Christ the King: A Kingdom of Justice, Love and Peace

Reflection for the 34th Sunday. Year B. 2018
– By Fr Ugo Ikwuka
Archway, London 


This is the last Sunday of the church’s calendar. Next Sunday starts the new liturgical year with the First Sunday of Advent.

It is fitting that the church’s year is crowned with the Feast of Christ the King, which in a way sums up all that we have learned about Jesus through the year.

The feast celebrates that the Jesus we have heard teach, heal, liberate and challenge people is our Lord and King. He is the visible presence of God in our midst. He is the Alpha and Omega; the Word through whom all things were created in the beginning, and the final goal for all creation. He is the One who is and who was and who is to come.

However, as he stands before Pilate in today’s Gospel, accused of blasphemy for equating himself with God, Jesus clarifies that he is king but his kingship and kingdom are not like those of this world. He is not a political king like Herod over whom Pilate, the Roman Governor of Palestine has control.

He is a king who “bears witness to the truth” as he told Pilate, truth that enlightens people to the real meaning of life as he demonstrated in his words and action; a vision of life that responds to the deepest hopes and longings of peoples everywhere.

As beautifully described in the Preface to the Eucharistic Prayer of today’s feast, his is “an eternal and universal kingdom; a kingdom of truth and life, a kingdom of holiness and grace, a kingdom of justice, love and peace.”

To embrace this view of life is to live life to the full. It is not necessarily a life without pain or suffering; in fact, pain and suffering may be part of the process of realizing this kingdom as demonstrated by his own life and by the lives of many saints.

How does the kingship/ kingdom of Christ differ from those of the world?

First, while the kings of this world rule from palaces adorned in gold, Christ reigns from human hearts, which he desires to be transformed, to be golden.

Secondly, while the kings of this world grow and expand their kingdoms by conquering rival kingdoms, the kingdom of God grows when we rather conquer the evils in our hearts; selfishness, corruption, greed, etc.

Thirdly, the kings of this world exercise executive or coercive powers. They are served in shifts by retinue of aides and servants. They receive tributes and royalties. In fact, in some kingdoms, the entire “commonwealth” belongs to the Royal Majesty.

In Christ however, we have a king who rather gives and gives to the scandalous extent of totally emptying himself, hanging naked on the cross. Yet, that moment of utter degradation is in truth the most glorious moment in his life because it is the moment when he gave the uttermost proof of his love – Greater love has no man than to lay down his life for his friends (John 15:13).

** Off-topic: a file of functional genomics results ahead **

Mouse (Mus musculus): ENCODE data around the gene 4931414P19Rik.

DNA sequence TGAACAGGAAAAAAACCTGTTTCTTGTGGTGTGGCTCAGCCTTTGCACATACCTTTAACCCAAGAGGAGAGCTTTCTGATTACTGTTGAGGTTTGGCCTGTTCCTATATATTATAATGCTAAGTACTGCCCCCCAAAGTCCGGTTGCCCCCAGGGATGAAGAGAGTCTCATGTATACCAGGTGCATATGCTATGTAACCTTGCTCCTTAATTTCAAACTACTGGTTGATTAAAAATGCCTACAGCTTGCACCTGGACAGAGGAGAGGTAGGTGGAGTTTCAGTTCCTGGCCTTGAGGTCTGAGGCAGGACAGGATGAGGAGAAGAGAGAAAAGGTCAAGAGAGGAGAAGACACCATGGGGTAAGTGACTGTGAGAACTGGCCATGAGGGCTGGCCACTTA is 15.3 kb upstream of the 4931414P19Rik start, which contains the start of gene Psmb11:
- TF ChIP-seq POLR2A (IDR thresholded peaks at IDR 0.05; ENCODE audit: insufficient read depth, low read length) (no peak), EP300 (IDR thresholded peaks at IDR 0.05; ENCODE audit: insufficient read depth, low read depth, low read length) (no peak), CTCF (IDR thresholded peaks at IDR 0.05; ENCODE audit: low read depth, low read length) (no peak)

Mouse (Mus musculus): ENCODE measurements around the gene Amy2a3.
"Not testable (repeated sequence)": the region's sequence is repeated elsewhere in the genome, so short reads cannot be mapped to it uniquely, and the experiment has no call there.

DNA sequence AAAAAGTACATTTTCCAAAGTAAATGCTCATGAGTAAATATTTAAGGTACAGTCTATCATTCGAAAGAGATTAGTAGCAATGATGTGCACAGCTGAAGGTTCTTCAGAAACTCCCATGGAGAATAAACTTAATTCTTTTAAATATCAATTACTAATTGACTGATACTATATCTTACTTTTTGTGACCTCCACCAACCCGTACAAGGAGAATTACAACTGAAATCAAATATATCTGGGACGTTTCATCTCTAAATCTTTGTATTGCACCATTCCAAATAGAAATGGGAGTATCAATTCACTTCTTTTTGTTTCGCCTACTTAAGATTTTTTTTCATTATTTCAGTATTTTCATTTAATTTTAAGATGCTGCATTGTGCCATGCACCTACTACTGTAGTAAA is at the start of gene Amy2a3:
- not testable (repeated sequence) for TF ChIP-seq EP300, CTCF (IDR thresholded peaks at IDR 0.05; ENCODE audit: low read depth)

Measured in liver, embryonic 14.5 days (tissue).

To sincerely profess Christ as our King is to have Christ as the Lord both of our private and public lives.

It is to be able to say with St. Paul that it is no longer I who live, but Christ who lives in me. To say that Christ is the Lord of my personal life means that I will feel comfortable doing whatever I am doing in my private life with Christ right next to me. If not, then he is not the king of my personal life and I must stop whatever I am doing that will make me feel uneasy with Christ watching.

To say that Christ is the Lord of your family life means that you treat everyone in your family as subject of infinite respect and dignity not simply as means of achieving your selfish ends. There can be rape even within a marriage when a spouse insistently satisfies his or her orgies without any consideration for the other’s disposition. That means treating the other as a means not as an end. If we welcome Christ only into our sitting room and not into our bedrooms, then, he isn’t our king.

To say that Christ is the Lord of your professional life means that you don’t draw boundaries between your job and your spiritual or religious life. It means that you have to quit a job or practice that is fundamentally immoral. In many markets in Nigeria, trading is suspended at 12noon as people cluster to pray the angelus. At the end of the prayers, some return to their shops to continue the swindling of hapless customers, with some selling fake products that could lead to people’s death.

Counting on such “gains” of corruption, many detest Christianity especially the Catholic faith; they consider it a hindrance because it pricks the conscience and can leave people guilt-ridden. They imagine that it is more liberating being of no faith. But this demonstrates a mistaken sense of Jesus and his mission because no one is more free than the one who has seen and embraced the liberating truth of life as revealed by Christ the King who makes us aware of the things that really matter thereby relieving us of the inordinate desires that lead us astray.

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